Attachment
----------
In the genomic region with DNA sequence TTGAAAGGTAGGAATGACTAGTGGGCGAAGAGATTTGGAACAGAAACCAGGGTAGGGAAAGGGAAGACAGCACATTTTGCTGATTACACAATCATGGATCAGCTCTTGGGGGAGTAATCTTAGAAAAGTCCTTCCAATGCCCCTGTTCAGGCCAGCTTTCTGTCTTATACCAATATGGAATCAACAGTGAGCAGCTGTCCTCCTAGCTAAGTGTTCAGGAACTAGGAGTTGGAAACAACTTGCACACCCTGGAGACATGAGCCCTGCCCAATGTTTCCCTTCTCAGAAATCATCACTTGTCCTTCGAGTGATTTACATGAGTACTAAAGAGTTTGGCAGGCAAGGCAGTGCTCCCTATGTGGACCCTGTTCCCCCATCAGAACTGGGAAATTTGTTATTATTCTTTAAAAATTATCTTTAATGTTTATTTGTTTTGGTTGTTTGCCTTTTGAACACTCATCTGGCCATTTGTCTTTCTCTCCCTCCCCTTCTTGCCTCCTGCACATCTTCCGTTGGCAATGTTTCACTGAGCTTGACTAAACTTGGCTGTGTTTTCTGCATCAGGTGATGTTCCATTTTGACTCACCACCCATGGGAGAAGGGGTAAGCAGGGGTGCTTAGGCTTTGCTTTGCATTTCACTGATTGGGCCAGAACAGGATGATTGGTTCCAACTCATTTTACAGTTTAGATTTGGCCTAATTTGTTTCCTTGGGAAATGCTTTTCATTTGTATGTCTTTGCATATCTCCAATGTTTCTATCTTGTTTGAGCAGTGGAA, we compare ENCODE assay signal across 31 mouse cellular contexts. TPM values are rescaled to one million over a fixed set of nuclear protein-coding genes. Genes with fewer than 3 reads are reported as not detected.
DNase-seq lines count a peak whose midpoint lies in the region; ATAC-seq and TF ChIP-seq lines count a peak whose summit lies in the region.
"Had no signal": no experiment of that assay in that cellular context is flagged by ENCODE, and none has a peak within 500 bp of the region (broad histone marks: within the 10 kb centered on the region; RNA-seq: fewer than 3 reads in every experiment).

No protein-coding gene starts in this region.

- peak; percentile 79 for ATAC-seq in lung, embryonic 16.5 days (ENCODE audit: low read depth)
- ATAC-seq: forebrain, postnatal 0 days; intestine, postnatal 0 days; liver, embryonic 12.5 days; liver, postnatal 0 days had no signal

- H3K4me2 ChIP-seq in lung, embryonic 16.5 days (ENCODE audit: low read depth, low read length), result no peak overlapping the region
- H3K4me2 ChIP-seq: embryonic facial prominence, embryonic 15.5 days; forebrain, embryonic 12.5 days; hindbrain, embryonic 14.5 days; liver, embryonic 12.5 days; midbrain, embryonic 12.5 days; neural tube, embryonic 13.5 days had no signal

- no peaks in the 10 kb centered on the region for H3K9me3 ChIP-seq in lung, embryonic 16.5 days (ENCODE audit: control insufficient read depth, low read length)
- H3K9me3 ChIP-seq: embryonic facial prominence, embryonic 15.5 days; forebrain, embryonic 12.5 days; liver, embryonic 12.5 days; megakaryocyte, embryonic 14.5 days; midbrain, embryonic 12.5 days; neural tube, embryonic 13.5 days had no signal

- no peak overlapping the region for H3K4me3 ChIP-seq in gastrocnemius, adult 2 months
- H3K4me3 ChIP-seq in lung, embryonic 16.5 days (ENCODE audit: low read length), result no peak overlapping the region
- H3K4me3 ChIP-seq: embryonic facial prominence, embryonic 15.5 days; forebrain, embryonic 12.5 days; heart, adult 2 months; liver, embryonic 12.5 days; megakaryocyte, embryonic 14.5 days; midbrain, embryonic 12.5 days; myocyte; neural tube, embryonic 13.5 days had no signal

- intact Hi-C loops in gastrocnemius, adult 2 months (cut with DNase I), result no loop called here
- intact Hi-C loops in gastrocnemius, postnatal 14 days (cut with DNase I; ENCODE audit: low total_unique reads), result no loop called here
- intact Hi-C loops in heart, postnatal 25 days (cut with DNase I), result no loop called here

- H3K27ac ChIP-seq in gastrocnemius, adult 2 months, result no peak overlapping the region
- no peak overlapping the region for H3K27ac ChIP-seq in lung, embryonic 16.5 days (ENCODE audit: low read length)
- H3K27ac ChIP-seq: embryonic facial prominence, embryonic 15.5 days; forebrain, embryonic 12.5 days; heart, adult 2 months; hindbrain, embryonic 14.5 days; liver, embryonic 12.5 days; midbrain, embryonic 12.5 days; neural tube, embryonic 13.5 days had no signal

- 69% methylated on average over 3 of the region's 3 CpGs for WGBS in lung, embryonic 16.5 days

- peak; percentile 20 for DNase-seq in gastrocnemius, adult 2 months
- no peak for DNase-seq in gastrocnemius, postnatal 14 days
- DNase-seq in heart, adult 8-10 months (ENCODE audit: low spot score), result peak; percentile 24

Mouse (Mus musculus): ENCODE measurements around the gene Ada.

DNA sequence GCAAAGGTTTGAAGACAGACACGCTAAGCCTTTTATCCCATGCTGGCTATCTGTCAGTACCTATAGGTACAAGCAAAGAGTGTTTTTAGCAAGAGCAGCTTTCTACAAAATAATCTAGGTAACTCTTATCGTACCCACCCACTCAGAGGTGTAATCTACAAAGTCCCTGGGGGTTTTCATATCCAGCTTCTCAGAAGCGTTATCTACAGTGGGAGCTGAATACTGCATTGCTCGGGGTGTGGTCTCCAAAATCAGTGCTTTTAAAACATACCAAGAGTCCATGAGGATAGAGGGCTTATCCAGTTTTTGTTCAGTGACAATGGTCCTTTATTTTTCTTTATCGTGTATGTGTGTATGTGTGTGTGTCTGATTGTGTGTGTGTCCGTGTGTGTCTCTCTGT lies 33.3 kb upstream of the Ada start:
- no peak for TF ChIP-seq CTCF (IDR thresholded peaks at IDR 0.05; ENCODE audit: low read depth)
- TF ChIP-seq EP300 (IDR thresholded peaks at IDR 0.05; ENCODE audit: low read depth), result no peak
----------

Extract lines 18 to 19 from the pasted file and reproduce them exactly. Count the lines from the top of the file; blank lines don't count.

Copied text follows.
- no peak overlapping the region for H3K27ac ChIP-seq in lung, embryonic 16.5 days (ENCODE audit: low read length)
- H3K27ac ChIP-seq: embryonic facial prominence, embryonic 15.5 days; forebrain, embryonic 12.5 days; heart, adult 2 months; hindbrain, embryonic 14.5 days; liver, embryonic 12.5 days; midbrain, embryonic 12.5 days; neural tube, embryonic 13.5 days had no signal